This blog post was written by Joseph Ratcliffe, a volunteer at Stockport Local Heritage Library and Archives.
When we think of the First World War, we tend to think of the immense human sacrifice involved. As a war marked by its technical and mechanical innovations, creating new ways for soldiers to kill and be killed, the result was an enormous death toll, one of the largest of any armed conflict in history. As such, we tend to forget the role animals played, particularly horses. During the Great War, more than a million horses and mules were deployed by the British Army. Many of these animals were killed in the line of duty – either by enemy fire or as a result of the appalling conditions – and their sacrifice should also be remembered and celebrated.
Horses were needed from the very beginning of the war and the number required put a strain on the resources of the British Isles. Before war broke out, the British army only possessed 25,000 horses. In response, many were shipped from abroad, which an article in the Stockport County Borough Express from February 14th, 1915, titled “Army Horses on the Fairground” reveals. “A large number of horses were coming to this country from Canada, and accommodation was required in order to get the horses in condition for sending to the Front”. Horses were used for all sorts of jobs at the Front. They were used for transporting supplies, as ambulances ferrying wounded soldiers to get medical attention, to transport heavy artillery, for riding behind the trenches and even as cavalry, although this tendency mostly disappeared in later years.
Doing such strenuous work, these horses needed to be in good condition when they arrived at the Front. As such, the horses which arrived in Stockport were allocated “22s. per horse per week” by the War Office. Furthermore, “stabling could be erected on Portwood Fair Ground for 125 horses, and accommodation found in the Cleansing Committee’s stables for another 25”. It is clear from this that horses were deemed important to the war effort and some expense was afforded them to ensure that they were well looked after before they were sent to the Frontline.
Horses and their maintenance remained a priority once they arrived at the Front. The British Army invested considerable resources to ensure they were ready to fulfil their duties: some 2,978,301 tons of oats and 2,460,301 tons of pressed hay as fodder was produced during the conflict and over 1,300 officers serving as veterinary surgeons and more than 27,000 men serving in the Army Veterinary Corps were responsible for the medical treatment of horses.
However, it wasn’t only the Allies who used horses during the war. The Central Powers also relied on horses – in his book The First World War, John Keegan writes that the Germans mobilised 600,000 horses when war began – the extent to which is revealed in the war diary of Annie Dröege, née Drummond, originally from Stockport but who married a German and lived in Germany for the duration of the war. Much like other families, notice was sent that Dröege’s own horse, Moor, “must be in readiness” to be sent to the Front. This caused much consternation amongst the German people, as “it meant that the farmers were without horses, wagons, and men and it was harvest month”. To begin with, only fit and healthy horses were sent, but later on when horses were in short supply, even older horses were called up:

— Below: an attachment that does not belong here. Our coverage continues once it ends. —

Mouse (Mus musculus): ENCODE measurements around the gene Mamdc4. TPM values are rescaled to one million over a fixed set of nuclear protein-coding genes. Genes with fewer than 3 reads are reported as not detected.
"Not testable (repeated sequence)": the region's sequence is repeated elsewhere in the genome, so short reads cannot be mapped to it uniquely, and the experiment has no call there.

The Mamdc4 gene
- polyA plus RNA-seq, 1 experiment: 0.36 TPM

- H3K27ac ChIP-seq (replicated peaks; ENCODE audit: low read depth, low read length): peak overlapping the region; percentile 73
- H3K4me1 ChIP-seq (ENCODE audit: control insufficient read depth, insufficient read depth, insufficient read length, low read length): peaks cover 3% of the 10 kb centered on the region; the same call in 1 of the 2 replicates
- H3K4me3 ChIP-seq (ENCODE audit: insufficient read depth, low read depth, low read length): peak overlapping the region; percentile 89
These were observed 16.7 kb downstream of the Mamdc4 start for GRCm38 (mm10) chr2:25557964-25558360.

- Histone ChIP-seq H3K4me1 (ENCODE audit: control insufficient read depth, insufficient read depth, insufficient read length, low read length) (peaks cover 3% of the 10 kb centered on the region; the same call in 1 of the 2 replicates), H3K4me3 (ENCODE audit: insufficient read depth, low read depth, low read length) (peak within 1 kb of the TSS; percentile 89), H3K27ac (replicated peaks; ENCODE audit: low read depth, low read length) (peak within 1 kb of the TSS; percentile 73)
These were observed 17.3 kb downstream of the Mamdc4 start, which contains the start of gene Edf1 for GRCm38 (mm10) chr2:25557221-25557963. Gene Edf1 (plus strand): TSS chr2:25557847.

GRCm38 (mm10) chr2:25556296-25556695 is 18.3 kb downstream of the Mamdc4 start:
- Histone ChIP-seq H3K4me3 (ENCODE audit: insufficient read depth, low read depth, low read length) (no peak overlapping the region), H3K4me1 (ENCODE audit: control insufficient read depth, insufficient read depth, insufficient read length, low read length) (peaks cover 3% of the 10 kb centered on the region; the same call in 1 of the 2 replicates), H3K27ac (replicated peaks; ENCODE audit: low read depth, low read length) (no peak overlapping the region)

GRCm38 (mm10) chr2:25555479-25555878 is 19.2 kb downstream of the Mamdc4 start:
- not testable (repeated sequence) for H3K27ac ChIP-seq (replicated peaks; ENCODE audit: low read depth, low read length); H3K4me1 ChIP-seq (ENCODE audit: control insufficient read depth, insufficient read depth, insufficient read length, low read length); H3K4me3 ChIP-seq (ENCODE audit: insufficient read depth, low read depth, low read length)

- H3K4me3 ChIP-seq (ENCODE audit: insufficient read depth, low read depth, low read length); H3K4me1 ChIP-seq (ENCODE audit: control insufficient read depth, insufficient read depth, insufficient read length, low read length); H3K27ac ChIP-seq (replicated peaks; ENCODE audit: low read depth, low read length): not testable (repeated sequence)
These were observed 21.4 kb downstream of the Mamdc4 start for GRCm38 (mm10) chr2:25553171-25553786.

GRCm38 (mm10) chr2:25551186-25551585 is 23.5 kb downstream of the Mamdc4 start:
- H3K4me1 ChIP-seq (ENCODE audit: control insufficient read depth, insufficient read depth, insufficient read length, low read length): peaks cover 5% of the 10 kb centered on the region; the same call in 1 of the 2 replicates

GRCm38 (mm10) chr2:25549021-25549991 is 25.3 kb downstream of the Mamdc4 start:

“This morning I was awakened by the noise of many horses in the streets. They were for the front and were principally working horses, for all the good ones went away early in the war. These were left for the farmers to use in the fields but now even these are going… Some of these are poor enough and seem to be aged also.”
This shows the extent that horses were relied upon during the war effort. The impact this had on food production was felt as early as the 3rd of June, 1915, when it was heard by Annie that “if the war lasts two months longer we shall have a famine”. Their absence was felt keenly and left much of the work horses usually did to be done by people. Annie records an instance when she “saw people fetching their coke,” the “six or eight women pulling a cart that ought to have a horse”.
Much like in Britain, considerable effort was made to make sure horses were looked after as well as possible. Annie notes that on 3rd August, 1914, trains were held up for the transport of horses and then again on 18th Jan, 1915, when a second muster of soldiers and horses were called, the result being that “from Monday the whole of the railway is held up for transport of troops and horses… for five days”. Civilians in this instance were seen as less important than the horses. Further evidence of this is shown in Annie’s entry for 9th February, 1915, when a bread ration was introduced, “to make the people eat more potatoes because they fear a famine in corn and they must have what oats there are for the horses”. Horses were valued so highly that the wellbeing of civilians was regularly compromised. Despite this, Annie felt “so sad for the horses, poor things. They seem so strange in a town and prance about as if afraid”. One can only speculate how horses coped near the Front.
As we can see, horses were a vital element in the British and German war effort and great importance was placed on their care and treatment. In many ways, a horses experience of war would have been very similar to a soldiers. Just like soldiers, these horses, against their will, did their duty at the Frontline and many ultimately lost their lives. As such, their contribution should be recognised.
Diary of Annie’s War, Annie Dröege, Grosvenor House Publishing, Guildford, 2012.
John Keegan, The First World War.
Stockport County Borough Express, Feb 14th 1915.
War Horse and World War 1, http://warhorseandworldwar1.weebly.com/horses-at-war.html
Who Were the Real War Horses of WW1?, http://www.bbc.co.uk/guides/zp6bjxs